Author-researcher to shed light on sexual revolution myths
By Nissa LaPoint
It’s one of the more impactful cultural revolutions in the history of mankind, but what did the sexual revolution leave in its wake?
Mary Eberstadt, author of “Adam and Eve After the Pill: Paradoxes of the Sexual Revolution,” says it’s not the unmitigated boon it’s often touted to be. The post-contraceptive pill world ushered in by the revolution is rather one of decreased happiness of women, increased male pornography addictions, a “hookup” culture, victimization of the unborn and a rise in broken homes.
Eberstadt is bringing her keen insights to Denver this month.
She will discuss her book and the myths of the sexual revolution as a guest speaker at the Archbishop’s Lecture Series 7 p.m. Feb. 11 in Bonfils Hall on the John Paul II Center campus, 1300 S. Steele St. in Denver.
The lecture series, started by former Denver Archbishop Charles Chaput—now archbishop of Philadelphia—and the Augustine Institute, is a tradition for the archdiocese. Some of the holiest and brightest thinkers come to speak in Denver at the lecture series, said J.D. Flynn, chancellor of the Denver Archdiocese. Eberstadt will be the last lecture before the spring lecture series.
“I think Mary is talking about the impact of the so-called sexual revolution and contraceptive mentality in a way that is refreshing and in a way that can be appreciated by people of faith, but also people with a more secular outlook,” Flynn said. “Mary makes incredible rational arguments to counter the confusion of the sexual libertarianism that plagues our culture.”
Archbishop’s Lecture Series
Speaker: Author-researcher Mary Eberstadt
Title: “Myths of the Sexual Revolution”
When: 7 p.m. Feb. 11
Where: Bonfils Hall, John Paul II Center, 1300 S. Steele St., Denver
Seating: Open seating
Questions: Call 303-715-3230 or email email@example.com
In her book, Eberstadt unpacks the revolution and the development of the birth control pill in the early 1960s.
Until the 1930s, many churches and faiths acknowledged the danger of a “sexually free” society via artificial contraception. When condemnation of it began to end, birth control spread and impacted the lives of men, women and children.
“Many people think the concern over contraception is ‘just a Catholic thing,’ but that isn't true,” Eberstadt told the Denver Catholic Register. “It isn't true historically, for instance, all the Protestant churches were also united in banning contraception up until the 1930s, when the Anglicans broke with Christian teaching on that subject and most of the rest of the Protestant churches later followed them. It isn't true intellectually, either, that this revolution has proceeded without concern on the part of social observers.”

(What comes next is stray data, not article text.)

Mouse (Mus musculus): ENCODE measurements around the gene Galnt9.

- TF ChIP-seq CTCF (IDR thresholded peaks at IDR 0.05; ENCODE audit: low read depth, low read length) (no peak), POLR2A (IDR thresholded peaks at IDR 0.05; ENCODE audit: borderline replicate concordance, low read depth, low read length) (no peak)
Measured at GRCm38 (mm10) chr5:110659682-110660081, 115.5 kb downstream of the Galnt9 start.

She addresses the revolution’s impact specifically on women, men, children and young adults.
Eberstadt artfully shows how the paradoxes of the revolution are rampant, from a release of women from the “chains” of fertility to an actual drop in reported happiness, and from less burdened men to men who’ve actually been weakened and more addicted to pornography. Furthermore, the intended sexual “freedom” of women has led to a college campus culture of date rape, binge drinking and “hookups.”
Her book is not a manifesto or a call to activism, Eberstadt notes, but a hope that readers will seek to understand the fallout of the revolution that may be the most consequential of all.
In her last chapter, Eberstadt highlights the truly prophetic encyclical by Pope Paul VI titled “Humanae Vitae.”
“Outside the Catholic world, and sometimes even within its dissident ranks, ‘Humanae Vitae’ is the most reviled and mocked global document of the last half century,” Eberstadt told the Register. “There's a great irony in that fact, as I argue in the book, because if you actually read that document, you see that it predicts the fallout of the sexual revolution better than any other single text one can name.”
Many of his grim predictions about the moral and cultural consequences of the pill are true today, she writes, noting that “there are more than enough ironies, both secular and religious, to make one swear there’s a humorist in heaven.”
Eberstadt is a research fellow at the Hoover Institution, consulting editor to Policy Review and a contributing writer to First Things. Her previous books include “The Loser Letters” and “Home-Alone America.”